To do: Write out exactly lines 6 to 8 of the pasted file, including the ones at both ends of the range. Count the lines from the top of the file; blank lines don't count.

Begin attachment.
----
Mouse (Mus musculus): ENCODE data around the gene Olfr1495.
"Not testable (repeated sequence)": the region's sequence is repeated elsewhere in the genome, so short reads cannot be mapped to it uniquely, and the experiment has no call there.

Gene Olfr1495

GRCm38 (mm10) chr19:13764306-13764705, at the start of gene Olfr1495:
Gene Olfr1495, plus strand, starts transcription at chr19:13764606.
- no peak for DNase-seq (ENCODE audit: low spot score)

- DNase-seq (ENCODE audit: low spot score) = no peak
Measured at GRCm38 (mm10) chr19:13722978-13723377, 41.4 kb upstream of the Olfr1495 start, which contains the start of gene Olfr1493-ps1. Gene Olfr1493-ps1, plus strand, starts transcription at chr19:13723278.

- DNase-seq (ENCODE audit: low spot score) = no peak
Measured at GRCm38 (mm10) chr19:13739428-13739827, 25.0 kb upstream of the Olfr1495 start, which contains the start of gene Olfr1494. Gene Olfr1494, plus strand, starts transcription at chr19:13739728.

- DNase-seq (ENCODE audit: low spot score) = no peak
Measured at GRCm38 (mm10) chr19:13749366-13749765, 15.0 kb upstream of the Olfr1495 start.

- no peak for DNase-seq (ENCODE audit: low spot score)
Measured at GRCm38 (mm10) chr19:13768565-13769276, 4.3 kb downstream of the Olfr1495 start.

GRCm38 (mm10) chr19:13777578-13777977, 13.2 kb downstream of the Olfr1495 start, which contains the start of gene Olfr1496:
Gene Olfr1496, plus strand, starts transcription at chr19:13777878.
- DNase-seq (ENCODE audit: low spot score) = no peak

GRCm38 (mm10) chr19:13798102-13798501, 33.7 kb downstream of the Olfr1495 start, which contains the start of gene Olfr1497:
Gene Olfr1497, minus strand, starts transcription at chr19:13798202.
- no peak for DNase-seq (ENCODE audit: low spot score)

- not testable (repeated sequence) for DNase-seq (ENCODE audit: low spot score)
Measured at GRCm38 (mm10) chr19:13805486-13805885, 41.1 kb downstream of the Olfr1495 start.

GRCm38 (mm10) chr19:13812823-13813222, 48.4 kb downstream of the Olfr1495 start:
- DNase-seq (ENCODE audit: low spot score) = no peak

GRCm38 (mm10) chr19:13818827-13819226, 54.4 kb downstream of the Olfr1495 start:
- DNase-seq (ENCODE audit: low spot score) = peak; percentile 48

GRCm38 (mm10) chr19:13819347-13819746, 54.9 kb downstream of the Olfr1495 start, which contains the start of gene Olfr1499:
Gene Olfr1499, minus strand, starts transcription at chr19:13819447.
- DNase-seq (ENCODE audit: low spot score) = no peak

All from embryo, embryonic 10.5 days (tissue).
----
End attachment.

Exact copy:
- no peak for DNase-seq (ENCODE audit: low spot score)

- DNase-seq (ENCODE audit: low spot score) = no peak
Measured at GRCm38 (mm10) chr19:13722978-13723377, 41.4 kb upstream of the Olfr1495 start, which contains the start of gene Olfr1493-ps1. Gene Olfr1493-ps1, plus strand, starts transcription at chr19:13723278.